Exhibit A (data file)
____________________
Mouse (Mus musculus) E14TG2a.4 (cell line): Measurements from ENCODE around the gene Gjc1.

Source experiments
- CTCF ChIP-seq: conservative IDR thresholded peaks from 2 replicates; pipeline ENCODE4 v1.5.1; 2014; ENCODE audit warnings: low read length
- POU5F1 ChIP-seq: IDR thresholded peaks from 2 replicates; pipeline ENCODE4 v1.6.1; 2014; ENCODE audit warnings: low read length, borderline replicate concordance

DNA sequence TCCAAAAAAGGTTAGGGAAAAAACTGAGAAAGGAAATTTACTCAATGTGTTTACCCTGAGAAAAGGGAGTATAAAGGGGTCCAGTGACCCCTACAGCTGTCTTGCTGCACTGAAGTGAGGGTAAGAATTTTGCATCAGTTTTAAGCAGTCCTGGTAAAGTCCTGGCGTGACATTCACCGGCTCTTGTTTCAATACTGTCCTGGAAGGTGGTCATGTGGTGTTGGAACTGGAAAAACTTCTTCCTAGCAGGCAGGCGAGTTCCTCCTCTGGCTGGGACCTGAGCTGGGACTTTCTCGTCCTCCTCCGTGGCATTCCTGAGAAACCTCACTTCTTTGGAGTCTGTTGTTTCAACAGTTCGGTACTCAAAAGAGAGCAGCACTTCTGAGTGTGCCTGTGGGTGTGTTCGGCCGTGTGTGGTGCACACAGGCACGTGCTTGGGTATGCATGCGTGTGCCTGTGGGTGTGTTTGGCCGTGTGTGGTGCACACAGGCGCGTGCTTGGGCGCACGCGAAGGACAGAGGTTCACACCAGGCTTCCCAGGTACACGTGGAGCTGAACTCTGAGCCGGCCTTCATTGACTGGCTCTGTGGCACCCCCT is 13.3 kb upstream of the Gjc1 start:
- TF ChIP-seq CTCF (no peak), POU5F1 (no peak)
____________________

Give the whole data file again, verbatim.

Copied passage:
Mouse (Mus musculus) E14TG2a.4 (cell line): Measurements from ENCODE around the gene Gjc1.

Source experiments
- CTCF ChIP-seq: conservative IDR thresholded peaks from 2 replicates; pipeline ENCODE4 v1.5.1; 2014; ENCODE audit warnings: low read length
- POU5F1 ChIP-seq: IDR thresholded peaks from 2 replicates; pipeline ENCODE4 v1.6.1; 2014; ENCODE audit warnings: low read length, borderline replicate concordance

DNA sequence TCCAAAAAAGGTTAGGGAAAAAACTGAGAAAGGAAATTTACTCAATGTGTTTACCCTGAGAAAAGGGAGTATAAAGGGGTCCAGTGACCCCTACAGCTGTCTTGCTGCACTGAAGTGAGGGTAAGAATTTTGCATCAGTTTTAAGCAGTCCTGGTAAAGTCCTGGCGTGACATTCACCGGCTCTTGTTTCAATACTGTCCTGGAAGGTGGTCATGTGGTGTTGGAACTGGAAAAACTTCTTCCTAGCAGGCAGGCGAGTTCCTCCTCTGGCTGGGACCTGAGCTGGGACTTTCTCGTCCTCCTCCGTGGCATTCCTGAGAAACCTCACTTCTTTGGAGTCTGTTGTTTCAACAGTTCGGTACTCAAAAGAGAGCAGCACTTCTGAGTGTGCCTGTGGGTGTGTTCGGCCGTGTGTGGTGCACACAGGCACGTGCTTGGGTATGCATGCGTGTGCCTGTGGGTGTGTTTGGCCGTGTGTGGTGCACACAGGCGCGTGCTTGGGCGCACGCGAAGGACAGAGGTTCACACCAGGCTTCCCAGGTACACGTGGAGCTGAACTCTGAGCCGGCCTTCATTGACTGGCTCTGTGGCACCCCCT is 13.3 kb upstream of the Gjc1 start:
- TF ChIP-seq CTCF (no peak), POU5F1 (no peak)